Dr. Robin Mitchell uncovers hidden history of Suzanne Simone Baptiste

Students gained unique insight into the research process behind the first biography of Toussaint Louverture’s wife


Despite the lack of letters written by Baptiste herself, Mitchell is working to piece together a timeline of her life. Photo by Emma Malinak, ‘25.

Emma Malinak

How do you write a biography about a woman who has been erased from history?

For award-winning historian Robin Mitchell, the key to uncovering Suzanne Simone Baptiste’s hidden story is asking creative questions.

“Tonight, you are going to hear more questions than answers,” Mitchell said as she began her presentation at Washington and Lee on March 2. “I’m trying to look into the shadows to find what’s been erased.”

Mitchell specializes in 19th-century French history, with a focus in race and gender studies. She currently works at Harvard University’s Radcliffe Institute for Advanced Study, conducting research for the first biography of Baptiste. 

At her public lecture in Northen Auditorium, Mitchell presented the information she has gathered so far and the questions that remain unanswered. Utilizing her background in microhistory research, Mitchell is piecing together the timeline of Baptiste’s life.

Baptiste was born into slavery in the French colony of St. Domingue, in modern-day Haiti, in the mid-18th century (her exact date of birth is unknown). Baptiste married Toussaint Louverture, a leader of the Hatian Revolution that began in 1791. 

As Louverture became more renowned for his military leadership, Baptiste became Louverture’s proxy, running his plantations and taking care of familial duties.

After the revolution subsided at the turn of the century, Louverture stood as a threat to the French government due to his ability to plot another uprising. Thus, Louverture and Baptiste were captured and taken to France, where Louverture died in 1803.

However, Baptiste’s life in France is virtually invisible in the historical record. Her story is “opaque,” as Mitchell describes it, and is surrounded by rumors and false accounts. Mitchell has found only three letters written by Baptiste herself, and she has struggled to find Baptiste’s voice within other sources.

Sarah Horowitz, history professor and head of the women’s, gender and sexuality studies (WGSS) program, explained the difficulty of relying on primary sources. 

“It’s very difficult to reconstruct the lives of people who don’t have a lengthy paper trail,” Horowitz said.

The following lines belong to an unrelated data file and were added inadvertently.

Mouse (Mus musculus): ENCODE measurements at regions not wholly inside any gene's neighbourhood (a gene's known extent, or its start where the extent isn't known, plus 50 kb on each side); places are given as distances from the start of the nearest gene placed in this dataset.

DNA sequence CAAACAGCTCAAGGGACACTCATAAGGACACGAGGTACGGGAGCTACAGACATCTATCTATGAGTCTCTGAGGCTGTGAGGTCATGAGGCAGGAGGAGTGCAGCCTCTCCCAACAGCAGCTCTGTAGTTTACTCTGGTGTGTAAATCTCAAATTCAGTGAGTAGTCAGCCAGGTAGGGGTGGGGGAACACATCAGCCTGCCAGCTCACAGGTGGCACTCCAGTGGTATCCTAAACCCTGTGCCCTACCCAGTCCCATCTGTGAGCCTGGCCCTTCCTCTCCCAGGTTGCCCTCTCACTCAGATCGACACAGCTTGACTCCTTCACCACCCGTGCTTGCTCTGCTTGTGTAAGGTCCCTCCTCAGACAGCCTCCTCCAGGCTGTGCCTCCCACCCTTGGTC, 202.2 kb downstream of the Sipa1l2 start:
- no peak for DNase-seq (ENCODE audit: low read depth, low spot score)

On the flip side, Mitchell has found over 80 letters written by Louverture about his wife. They claim Baptiste was a feeble-minded, helpless old woman who could do nothing more than hide in the background. In the letters, Louverture did everything he could to express how little Baptiste mattered. 

Mitchell said she thinks that this evidence means that Baptiste did matter. 

“It highlights how dangerous she was, or at least how dangerous the government thought she was,” said Mitchell. 

More research has revealed that Louverture’s lies about Baptiste were precautions he took to ensure his wife would remain safe. He painted Baptiste as a woman who was incapable of knowing political secrets or staging a revolution so she would not be considered a threat to the French government. His strategy worked, and Baptiste was able to safely live in France until her death in 1816.

While the lies that depicted Baptiste as an unassuming, innocent character saved her life, they also forced her to disappear from the historical record. 

Taylor Walle, English professor, spoke on the issue of this subjectivity of history.

“Even though archives are framed as objective records, they are in fact shaped by people in power,” Walle said.“Telling Baptiste’s story reorients our understanding of the past.”

Mitchell is trying to find out where Baptiste, a woman at the center of the Hatian Revolution and the tense gender and race relations of 19th-century France, fits into this reorientation. 

“There is something really powerful about being able to say where you come from,” Mitchell said. She said she wants to give that power back to Baptiste.

As a Robert S. Griffith Jr. ’52 Visiting Scholar,  Mitchell worked with the WGSS program and the history department at Washington and Lee for the first two weeks of March. In addition to presenting her public lecture, Mitchell taught in the WGSS capstone class, hosted a women’s history trivia night with Gender Action Group and College Democrats, and talked with faculty about objectivity and neutrality in teaching.

Students said they have benefited from Mitchell’s in-depth explanation of her research process.

“I like how she walked us through her research thus far and then moved into what she’s planning for the future,” said Stefanie Lehman, ’25.

After her stay on campus, Mitchell will continue to mine data in secondary sources, locate and translate primary source documents and construct a timeline of Baptiste’s life. She plans to publish the biography with Princeton University Press in 2024.

“Telling the story of people who have been hidden from history reveals a more complex, rich and exciting view of the past,” Horowitz said. “That can also help us understand who, in today’s society, isn’t having their story told.”